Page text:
Last week we covered the best tools at the plate. Today we cover the arms.
Best Fastball: Gregory Soto, West Michigan (Detroit Tigers)
Lack of polished secondaries mean Soto’s future is likely in the bullpen. However the Tigers will give him every chance to stay in a starter’s role due to his potential 70 grade fastball. It explodes on hitters with late life, touching 98mph and has some arm side run. The command can get loose at times, but Soto is athletic enough that it profiles as average. There were better overall pitching prospects in the Midwest League this year but none had a fastball that graded out higher than Soto’s.
Hicks’ control at present leaves a lot to be desired, but the fastball does not. He comfortably sits at 94 with good movements and has the ability to reach back for 99 when he wants it. Unfortunately, he seldom has any idea where the pitch is going, a large part of his struggles in the Peoria this season. Baez uses his 6-foot-8 frame and long extension to get the most out of his fastball. It sits 93-94 but is heavy with late life and he shows the ability to elevate and miss bats. For a big man, there is quality athleticism and potential plus command.
Best Breaking Ball: Wennington Romero, Dayton Dragons (Cincinnati Reds)
No one showed more confidence in their offspeed this year than Romero. The curve sits 74-76, has depth, and features a 12-6 shape. Romero will throw it early to steal strikes and also knows how to bury it for swing and misses. The fastball is currently mediocre but an eventual move to the bullpen should increase the velo, making the curve play up even more.
At 18 years old Morejon already has an advanced feel for the curveball. There is good velocity separation from his mid-90s fastball with the breaking pitch sitting 76-78mph. It has bite in the 1-6 movement and Morejon can bury it to elicit hitters to chase. Morejon’s teammate at Fort Wayne, Lawson also possesses one of the best breaking pitches in the league. Featuring 11-5 shape, it has late, tight break and Lawson shows a consistent release point.
Whitley’s curve is a weapon, featuring big, sweeping, two-plane break in the 74-76 range. The pitches moves from 11-5, and generates whiffs on its sharp bite alone. Whitley can struggle to command it at times, pulling it down too hard and spiking it to the glove side, but it’s a swing-and-miss offering at the major league level. Allen’s curveball is a throwback, an old-school, 12-6 hook with huge depth, a major change of pace from his low-to-mid 90s sinker. The bite can be inconsistent at times, but when he snaps off a good one, it’s a sharp and nasty offering. May features the one slider on our list, but it’s definitely not an afterthought. The pitch shows major tilt, working its way from 10-4 with big, sweeping break that he can tighten up on occasion. Checking in around 80 mph, May can backdoor or back foot it, making the already strong offering a truly nasty weapon.
Best Changeup: Jordan Sheffield, Los Angeles Dodgers (Great Lakes Loons)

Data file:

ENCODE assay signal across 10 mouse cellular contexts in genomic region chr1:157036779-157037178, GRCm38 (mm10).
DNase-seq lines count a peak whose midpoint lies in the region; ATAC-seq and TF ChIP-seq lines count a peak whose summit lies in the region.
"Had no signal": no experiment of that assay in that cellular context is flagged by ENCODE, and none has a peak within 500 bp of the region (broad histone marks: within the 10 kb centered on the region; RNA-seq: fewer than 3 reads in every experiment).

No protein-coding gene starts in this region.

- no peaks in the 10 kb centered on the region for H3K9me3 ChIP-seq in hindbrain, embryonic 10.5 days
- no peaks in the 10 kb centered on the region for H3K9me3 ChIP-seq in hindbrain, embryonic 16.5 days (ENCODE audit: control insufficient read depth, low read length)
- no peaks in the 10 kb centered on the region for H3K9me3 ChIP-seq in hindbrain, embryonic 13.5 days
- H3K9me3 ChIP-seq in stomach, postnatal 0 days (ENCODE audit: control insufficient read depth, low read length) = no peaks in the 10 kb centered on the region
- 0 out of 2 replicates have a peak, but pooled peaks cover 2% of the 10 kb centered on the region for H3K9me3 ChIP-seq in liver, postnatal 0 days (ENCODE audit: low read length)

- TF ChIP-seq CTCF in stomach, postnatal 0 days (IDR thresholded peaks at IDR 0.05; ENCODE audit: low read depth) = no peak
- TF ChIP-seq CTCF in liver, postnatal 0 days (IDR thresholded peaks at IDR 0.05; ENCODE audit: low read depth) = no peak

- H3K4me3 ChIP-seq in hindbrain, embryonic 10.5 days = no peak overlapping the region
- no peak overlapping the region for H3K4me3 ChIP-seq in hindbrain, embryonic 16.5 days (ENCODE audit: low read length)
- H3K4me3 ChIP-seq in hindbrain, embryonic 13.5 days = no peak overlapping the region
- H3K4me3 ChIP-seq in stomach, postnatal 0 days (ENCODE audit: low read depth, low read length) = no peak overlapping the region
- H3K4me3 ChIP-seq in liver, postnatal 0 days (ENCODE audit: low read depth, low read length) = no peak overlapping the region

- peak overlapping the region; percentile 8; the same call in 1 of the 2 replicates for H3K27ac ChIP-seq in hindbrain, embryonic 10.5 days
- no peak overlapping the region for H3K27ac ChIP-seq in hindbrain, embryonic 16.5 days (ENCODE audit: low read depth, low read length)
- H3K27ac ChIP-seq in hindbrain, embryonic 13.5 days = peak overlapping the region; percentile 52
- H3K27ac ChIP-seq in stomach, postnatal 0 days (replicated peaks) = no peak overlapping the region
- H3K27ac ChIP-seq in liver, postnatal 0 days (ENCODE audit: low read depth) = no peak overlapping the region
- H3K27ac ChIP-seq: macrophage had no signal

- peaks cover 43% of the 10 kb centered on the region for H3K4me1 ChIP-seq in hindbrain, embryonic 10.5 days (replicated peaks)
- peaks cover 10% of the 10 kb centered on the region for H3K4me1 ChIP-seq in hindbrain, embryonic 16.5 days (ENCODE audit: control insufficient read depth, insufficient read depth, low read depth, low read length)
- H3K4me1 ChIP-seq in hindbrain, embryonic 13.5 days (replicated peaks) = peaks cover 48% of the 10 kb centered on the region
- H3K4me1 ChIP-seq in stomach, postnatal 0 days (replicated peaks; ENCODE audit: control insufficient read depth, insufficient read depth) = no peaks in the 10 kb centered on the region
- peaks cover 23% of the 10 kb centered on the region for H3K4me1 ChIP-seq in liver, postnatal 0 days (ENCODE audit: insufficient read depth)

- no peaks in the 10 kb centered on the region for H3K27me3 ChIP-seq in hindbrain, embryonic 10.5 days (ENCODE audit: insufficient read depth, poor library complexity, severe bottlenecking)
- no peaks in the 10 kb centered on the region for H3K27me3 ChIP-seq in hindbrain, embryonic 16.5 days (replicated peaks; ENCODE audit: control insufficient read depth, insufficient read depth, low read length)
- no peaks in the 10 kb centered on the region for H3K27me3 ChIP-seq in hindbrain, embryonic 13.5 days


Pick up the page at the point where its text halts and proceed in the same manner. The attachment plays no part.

Emmett already devoted words to Jordan Sheffield’s slider, but his changeup is the true weapon. Thrown with the same plus arm speed as his fastball, the pitch features plus fade that ever so gently drops out of the zone. While its movement can be inconsistent, he manages to locate it well to the arm side, and it plays well off of his mid-90s heat.
Cease is still developing feel for his change, the arm speed can be inconsistent. It does show promise as a swing and miss pitch with good velocity separation and late fade. Vargas’ change clocks in at 82-84, and while it can firm up at times, it flashes good tumble and velo separation from his low-to-mid 90s fastball. What makes the pitch effective is that Vargas sells it well, showing great arm action on the pitch that gets hitters swinging early.
Best Command: Jon Duplantier, Arizona Diamondbacks (Kane County)
Duplantier burned through the Midwest League in the spring, posting a 1.24 ERA over 70 innings. While the stuff is good, his best weapon is his fastball command. He pounds the zone with the pitch, working it well to each side of the plate and elevating when ahead in the count. What separated him was his command of his secondaries, in particular his slider. While the pitch itself wasn’t his best breaking ball, he was able to consistently locate it down to the glove side. He would nick the corner for strikes or bury is low in the zones for whiffs. He still needed to develop a handle on his curveball, as he could hang one on occasion, but as a whole his command of his repertoire was far more advanced than any other pitcher in the Midwest League.
May’s fastball command is impressive for a 19-year-old. He can work the pitch to both sides of the plate, but likes to run it to the glove side, especially to righties. He’ll lose his release point at times, but he still above-average amongst the Low-A ranks. Where he really stands out is his breaking ball command. May works his slider extremely well, throwing the pitch for strikes and burying it in the dirt. He has specific locations that he works the pitch for hitters on each side of the plate, and he knows how to manipulate the pitches movement to get it where he wants. You wouldn’t expect someone with Baez’s size to have the command and control that he does. Built more like a power forward, his athleticism allows for a repeatable delivery. This plus command combined with the big fastball makes Baez a top prospect.
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